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by: Ken Werner
Hong Kong, May 31, 2012 – At the Nomura Securities Pan Asia Technology Forum in Hong Kong today, Joosoo Lim, Senior Manager, LG Display OLED Technology Strategy Team, tried to assure his audience of securities analysts and institutional investors that the difficulties that have bedeviled his company’s IGZO OLED backplane would be well in hand by the time LG delivers its first 55-inch AMOLED TV sets later this year. Lim’s approach was to plot the improvements made so far and project them forward to indicate that performance would be where it should be by introduction day.
If the above paragraph raises more questions for you than it answers, we are in the same boat. I was in a one-on-one consulting session when Lim delivered his presentation, so I am reporting his comments to you second-hand. Perhaps I should add that in my keynote address yesterday on the status of OLED displays, I conveyed reports that LGD is unhappy with the stability of its oxide backplane. Lim’s comments – as they were reported to me – seem to confirm that. After all, if you are making the case that things will be okay by the time your product hits the market, you are acknowledging that they are not okay now. A friend at Nomura is trying to obtain a copy of Lim’s presentation for me. If he is successful, I will share the details with you.
Jin Jang, Professor, Department of Information Display, Kyung Hee University, a leading researcher on oxide backplanes, said in his presentation this morning that considerable work is being done on polycrystalline oxides. Of course, one attraction of oxide semiconductors is that the carrier mobility of the amorphous state is nearly as high as the mobility of the polycrystalline state. But some of the stability issues of amorphous oxide semiconductors are still with us.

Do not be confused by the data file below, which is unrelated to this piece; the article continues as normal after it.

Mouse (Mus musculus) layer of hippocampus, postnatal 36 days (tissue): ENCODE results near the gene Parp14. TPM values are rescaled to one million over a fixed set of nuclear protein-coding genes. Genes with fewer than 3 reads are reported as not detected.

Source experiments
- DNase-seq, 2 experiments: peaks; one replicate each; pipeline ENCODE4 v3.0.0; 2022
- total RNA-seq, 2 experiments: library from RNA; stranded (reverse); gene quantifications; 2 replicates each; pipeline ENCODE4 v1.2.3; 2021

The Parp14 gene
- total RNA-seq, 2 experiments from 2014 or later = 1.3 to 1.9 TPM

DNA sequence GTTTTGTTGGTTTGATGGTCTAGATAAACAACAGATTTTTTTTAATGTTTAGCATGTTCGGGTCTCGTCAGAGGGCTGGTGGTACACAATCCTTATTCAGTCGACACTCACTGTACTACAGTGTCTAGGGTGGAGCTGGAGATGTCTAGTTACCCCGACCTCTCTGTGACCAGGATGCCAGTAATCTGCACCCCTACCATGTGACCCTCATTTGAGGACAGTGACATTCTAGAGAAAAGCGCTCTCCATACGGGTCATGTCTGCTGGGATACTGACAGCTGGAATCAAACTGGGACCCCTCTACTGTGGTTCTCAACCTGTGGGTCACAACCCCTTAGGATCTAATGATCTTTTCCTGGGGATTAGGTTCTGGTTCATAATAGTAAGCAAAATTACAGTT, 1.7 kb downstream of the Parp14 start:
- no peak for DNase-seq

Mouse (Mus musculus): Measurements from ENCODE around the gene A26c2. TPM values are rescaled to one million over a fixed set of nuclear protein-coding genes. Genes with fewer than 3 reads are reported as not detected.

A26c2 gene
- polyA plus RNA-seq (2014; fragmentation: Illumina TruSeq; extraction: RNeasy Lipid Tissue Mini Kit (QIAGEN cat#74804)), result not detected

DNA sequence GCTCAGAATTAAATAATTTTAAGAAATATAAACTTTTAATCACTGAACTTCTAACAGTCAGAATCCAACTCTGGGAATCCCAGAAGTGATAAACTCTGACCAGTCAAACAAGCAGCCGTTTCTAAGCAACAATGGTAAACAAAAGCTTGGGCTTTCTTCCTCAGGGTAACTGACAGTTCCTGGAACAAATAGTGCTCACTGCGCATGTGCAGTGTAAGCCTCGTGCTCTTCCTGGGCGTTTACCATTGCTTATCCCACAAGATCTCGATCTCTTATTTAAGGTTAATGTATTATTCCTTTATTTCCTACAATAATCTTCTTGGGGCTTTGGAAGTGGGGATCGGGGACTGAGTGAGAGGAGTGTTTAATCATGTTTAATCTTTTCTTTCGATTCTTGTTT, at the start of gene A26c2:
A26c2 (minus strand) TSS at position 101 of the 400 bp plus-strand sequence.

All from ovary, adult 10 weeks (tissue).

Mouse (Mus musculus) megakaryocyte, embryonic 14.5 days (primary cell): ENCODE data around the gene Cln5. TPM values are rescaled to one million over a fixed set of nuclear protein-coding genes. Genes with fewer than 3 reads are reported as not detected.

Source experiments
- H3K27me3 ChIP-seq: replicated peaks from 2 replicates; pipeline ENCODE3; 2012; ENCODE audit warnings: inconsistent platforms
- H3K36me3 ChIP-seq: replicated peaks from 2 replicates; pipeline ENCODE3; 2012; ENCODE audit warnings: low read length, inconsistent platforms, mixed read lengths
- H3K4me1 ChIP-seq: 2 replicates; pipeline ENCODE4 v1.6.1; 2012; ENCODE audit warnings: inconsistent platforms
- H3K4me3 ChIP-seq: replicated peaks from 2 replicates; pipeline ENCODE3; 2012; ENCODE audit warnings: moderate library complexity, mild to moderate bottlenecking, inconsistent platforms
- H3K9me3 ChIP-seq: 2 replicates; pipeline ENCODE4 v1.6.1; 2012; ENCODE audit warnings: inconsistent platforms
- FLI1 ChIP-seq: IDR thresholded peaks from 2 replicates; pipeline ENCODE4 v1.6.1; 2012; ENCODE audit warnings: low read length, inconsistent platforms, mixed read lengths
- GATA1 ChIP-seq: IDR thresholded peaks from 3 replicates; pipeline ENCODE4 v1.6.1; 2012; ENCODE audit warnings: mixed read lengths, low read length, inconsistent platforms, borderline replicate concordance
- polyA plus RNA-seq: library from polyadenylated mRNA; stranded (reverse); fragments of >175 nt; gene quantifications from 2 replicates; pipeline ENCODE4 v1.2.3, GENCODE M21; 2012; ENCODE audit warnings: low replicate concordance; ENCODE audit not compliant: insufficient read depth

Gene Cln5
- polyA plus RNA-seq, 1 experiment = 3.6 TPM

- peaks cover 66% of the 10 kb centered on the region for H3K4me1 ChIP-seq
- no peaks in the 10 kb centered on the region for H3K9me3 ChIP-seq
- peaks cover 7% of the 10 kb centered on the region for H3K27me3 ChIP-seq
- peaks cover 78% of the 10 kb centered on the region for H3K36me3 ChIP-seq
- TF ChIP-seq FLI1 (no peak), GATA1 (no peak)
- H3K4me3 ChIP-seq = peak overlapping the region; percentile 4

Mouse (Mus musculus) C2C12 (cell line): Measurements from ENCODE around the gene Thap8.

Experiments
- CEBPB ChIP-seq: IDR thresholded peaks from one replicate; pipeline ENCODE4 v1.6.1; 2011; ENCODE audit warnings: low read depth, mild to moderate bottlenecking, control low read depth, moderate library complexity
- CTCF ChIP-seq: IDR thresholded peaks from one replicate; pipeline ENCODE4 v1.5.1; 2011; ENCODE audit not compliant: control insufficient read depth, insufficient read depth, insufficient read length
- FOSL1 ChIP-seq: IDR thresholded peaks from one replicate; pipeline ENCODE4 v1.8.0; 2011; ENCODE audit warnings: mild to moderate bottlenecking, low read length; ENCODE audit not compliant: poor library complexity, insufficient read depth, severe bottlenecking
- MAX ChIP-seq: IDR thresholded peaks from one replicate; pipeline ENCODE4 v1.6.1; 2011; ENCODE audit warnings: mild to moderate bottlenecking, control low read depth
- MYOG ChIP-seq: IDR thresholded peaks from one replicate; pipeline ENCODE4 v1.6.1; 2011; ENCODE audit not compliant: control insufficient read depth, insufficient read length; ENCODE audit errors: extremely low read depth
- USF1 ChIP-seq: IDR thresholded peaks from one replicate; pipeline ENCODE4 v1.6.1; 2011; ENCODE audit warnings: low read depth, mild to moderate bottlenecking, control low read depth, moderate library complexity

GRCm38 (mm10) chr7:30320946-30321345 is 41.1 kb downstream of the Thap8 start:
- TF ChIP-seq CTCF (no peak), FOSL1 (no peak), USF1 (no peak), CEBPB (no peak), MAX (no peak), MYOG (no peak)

In the Q&A, I asked Jang if he could comment on the reports of LGD being unhappy with its oxide backplane. He answered by saying it is the job of university researchers such as himself to solve the materials issues, not the job of the panel-makers.
Nomura analyst James Kim calculated that it will take about US $2B to convert a Gen 8 LCD line to an oxide AMOLED line, while it will take US $4.5B to build a new AMOLED line. He reported that both LGD and Samsung Display have announced they will convert LCD lines to OLED with oxide backplane when the fabs are fully depreciated in 2013.
Kim noted that Samsung Display’s first Gen 8 AMOLED line (V1) will use LTPS for the backplane, while the subsequent V2 line will use oxide.
Conversations at the Nomura conference confirmed that Samsung was essentially dragged kicking and screaming into making 55-inch AMOLED-TVs commercially available this year, feeling LGD’s aggressive (and perhaps premature) leap to Gen 8 left it no choice. Samsung Display will be making its initial 55-inch panels 2-up on its A2-3 Gen 5.5 line. That’s not an economical way to make TV panels, but the LTPS backplane and RGB front-plant processes are well-known to Samsung and should not present nasty surprises.
There was much more at the Nomura conference, including presentations on cloud computing (exciting and in its infancy), semiconductors (the industry faces difficulties but Samsung and Intel look strong), and Ultrabooks (will ride the new PC replacement cycle to significant success). Incidentally, if you can hold off until next year, wait for Ultrabooks with Intel’s Haswell processor with much better energy efficiency and WiDi. Haswell-powered Ultrabooks should offer 12-hour-plus batter life.